I’m an ER doctor who was the first person to perform a neurosurgery on my wife, a few months after my first stroke.
I was diagnosed with stroke, and I was lucky enough to have a family member who could drive me to the hospital.
My wife had the stroke.
When we were discharged, she told me that she didn’t feel good.
I told her I was going to try a neurocardiogram to find out what was wrong with my brain.
I also had a CT scan, and my wife was asked if she could see the image of the brain.
When she was shown the image, she said, “I’m fine.”
She said that she knew it was something she could never understand.
When I went back to my wife to tell her that she was fine, I asked her to read me the news.
“This is the first time in my life I’ve ever been in the hospital with a stroke,” she said.
“It was so painful, it was so hard.
The first time I saw the scan, I cried.”
When I told my wife about my experience, she broke down.
I couldn’t even say that I was OK.
“I thought you had brain damage,” she told my husband.
“You just had a stroke.”
“It’s a common stroke,” I told him.
“We don’t have any brain damage.
But you are going to have to deal with the aftermath.”
We went to the ER to get checked out.
My son, a pediatric neurosurgeon, said that my wife’s stroke was a common condition.
I went to see him.
He told me, “There are a lot of strokes like this.
And the only thing you can do is stay calm and keep going.
There are so many people who have strokes like that, and it’s just a matter of time.”
My wife’s story was one of many shared by many others who had to deal in my hospital.
As a neurologist and a physician who specializes in stroke rehabilitation, I was trained to recognize and treat common strokes.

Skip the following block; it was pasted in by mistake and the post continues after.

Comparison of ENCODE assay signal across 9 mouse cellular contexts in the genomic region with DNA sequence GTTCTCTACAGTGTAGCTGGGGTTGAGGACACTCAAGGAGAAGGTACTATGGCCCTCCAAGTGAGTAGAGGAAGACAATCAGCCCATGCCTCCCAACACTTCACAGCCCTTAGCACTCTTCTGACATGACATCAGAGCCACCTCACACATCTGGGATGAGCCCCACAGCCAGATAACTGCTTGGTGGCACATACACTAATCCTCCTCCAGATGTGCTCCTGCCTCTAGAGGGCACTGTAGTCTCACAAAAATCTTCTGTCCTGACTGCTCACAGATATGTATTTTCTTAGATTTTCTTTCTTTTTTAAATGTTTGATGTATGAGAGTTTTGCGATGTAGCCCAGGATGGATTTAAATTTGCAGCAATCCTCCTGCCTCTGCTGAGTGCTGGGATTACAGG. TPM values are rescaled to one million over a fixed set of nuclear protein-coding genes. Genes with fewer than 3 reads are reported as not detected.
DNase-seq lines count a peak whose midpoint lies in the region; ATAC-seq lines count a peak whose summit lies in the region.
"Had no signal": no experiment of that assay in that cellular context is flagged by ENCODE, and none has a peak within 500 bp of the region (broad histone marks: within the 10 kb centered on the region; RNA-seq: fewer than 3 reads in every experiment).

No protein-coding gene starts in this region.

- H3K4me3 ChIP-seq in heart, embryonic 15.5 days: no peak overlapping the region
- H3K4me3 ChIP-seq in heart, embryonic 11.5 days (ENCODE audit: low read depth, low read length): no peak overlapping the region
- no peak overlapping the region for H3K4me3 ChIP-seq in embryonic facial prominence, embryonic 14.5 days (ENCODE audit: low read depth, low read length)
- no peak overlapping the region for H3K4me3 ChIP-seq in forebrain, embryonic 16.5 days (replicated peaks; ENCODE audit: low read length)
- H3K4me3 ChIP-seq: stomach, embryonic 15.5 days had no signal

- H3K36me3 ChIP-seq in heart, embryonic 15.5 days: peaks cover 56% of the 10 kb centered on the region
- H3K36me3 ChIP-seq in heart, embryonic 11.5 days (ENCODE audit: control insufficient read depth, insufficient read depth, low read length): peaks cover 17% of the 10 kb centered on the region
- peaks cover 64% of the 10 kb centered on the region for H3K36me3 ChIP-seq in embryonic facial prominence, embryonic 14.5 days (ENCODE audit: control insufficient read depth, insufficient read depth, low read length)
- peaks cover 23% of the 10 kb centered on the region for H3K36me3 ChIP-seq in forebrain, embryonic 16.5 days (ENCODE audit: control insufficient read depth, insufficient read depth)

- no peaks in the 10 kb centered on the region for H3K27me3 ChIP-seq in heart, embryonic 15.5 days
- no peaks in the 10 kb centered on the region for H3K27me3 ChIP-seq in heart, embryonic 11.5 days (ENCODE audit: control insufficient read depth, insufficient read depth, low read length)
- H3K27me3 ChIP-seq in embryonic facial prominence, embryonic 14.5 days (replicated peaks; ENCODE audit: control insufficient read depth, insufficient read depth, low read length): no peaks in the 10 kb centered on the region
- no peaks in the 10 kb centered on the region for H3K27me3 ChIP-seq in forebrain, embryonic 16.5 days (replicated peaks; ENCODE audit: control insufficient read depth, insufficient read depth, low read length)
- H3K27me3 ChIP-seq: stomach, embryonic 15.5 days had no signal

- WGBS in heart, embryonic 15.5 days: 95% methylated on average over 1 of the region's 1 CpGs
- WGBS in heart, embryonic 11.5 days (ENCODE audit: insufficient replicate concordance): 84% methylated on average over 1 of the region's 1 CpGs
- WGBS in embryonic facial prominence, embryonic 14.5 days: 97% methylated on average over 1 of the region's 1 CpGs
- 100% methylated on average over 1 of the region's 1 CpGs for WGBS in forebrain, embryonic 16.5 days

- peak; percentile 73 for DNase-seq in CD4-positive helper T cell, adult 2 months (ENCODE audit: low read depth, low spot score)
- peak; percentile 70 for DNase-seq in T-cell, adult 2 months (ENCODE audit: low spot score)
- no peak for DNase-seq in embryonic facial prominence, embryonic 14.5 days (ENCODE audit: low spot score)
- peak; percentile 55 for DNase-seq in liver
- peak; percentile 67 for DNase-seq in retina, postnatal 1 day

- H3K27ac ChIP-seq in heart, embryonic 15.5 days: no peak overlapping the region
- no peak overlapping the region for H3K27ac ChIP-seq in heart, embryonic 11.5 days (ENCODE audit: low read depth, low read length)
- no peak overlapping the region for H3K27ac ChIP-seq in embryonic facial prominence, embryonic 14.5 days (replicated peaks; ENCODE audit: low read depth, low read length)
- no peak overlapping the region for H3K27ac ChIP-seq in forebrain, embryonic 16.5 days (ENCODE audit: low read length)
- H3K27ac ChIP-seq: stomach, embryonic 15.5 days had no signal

Most patients had experienced a stroke before their stroke, but my wife had been the first to undergo a stroke.
She had never had a prior stroke, which was one reason why I knew that her stroke was likely a stroke of some kind.
When her stroke occurred, I could not tell her when or why.
I felt as if she was still in shock, even though she was able to speak.
I could see that she had been very emotional.
I asked my wife how she felt, and she said that her son had been crying.
I said to my husband, “You know what, this is going to be hard for you.”
We had two weeks to plan.
We were going to drive to Texas to see our son, who was just a month old.
I remember asking my wife if she would want me to drive with her, and after we got there, I said, I can’t let you do this.
She said, that’s OK.
I’m not going to say anything else.
I can tell you what I did.
We drove around for three hours to my home in rural South Dakota, a short distance from the hospital where I worked.
I stayed with my wife and her son in the car, and we spent three hours at a time in the living room of the home where I lived.
After the drive, I went upstairs to get some food and went to bed.
About three hours later, I woke up.
I looked at my wife in the bathroom and saw her crying.
She just sat there.
She was in shock.
She did not know what had happened.
I explained to her that there was no brain damage in my wife.
I put my arm around her, put my hand on her knee and said, You know, you have a stroke, I know.
I tried to comfort her and told her that I had been with her for the past three days and that I loved her.
My heart was in my throat.
I realized that I wasn’t thinking straight.
I had to leave the room.
My brain was going blank.
I turned to the computer and went through a checklist.
I wrote down the next few minutes.
I sat down and wrote down a few words that my brain thought I was saying.
My mind was blank.
But I had a vision of my wife crying.
My thoughts were fuzzy.
I thought about my wife sitting in the bathtub crying.
It’s difficult to say, “Yes, my wife did have a brain injury,” but I did remember her saying, “It is like a flood.”
It took me a few minutes to realize that I did not think correctly.
I started crying.
And I felt sick to my stomach.
I did some research and looked up brain imaging. I saw that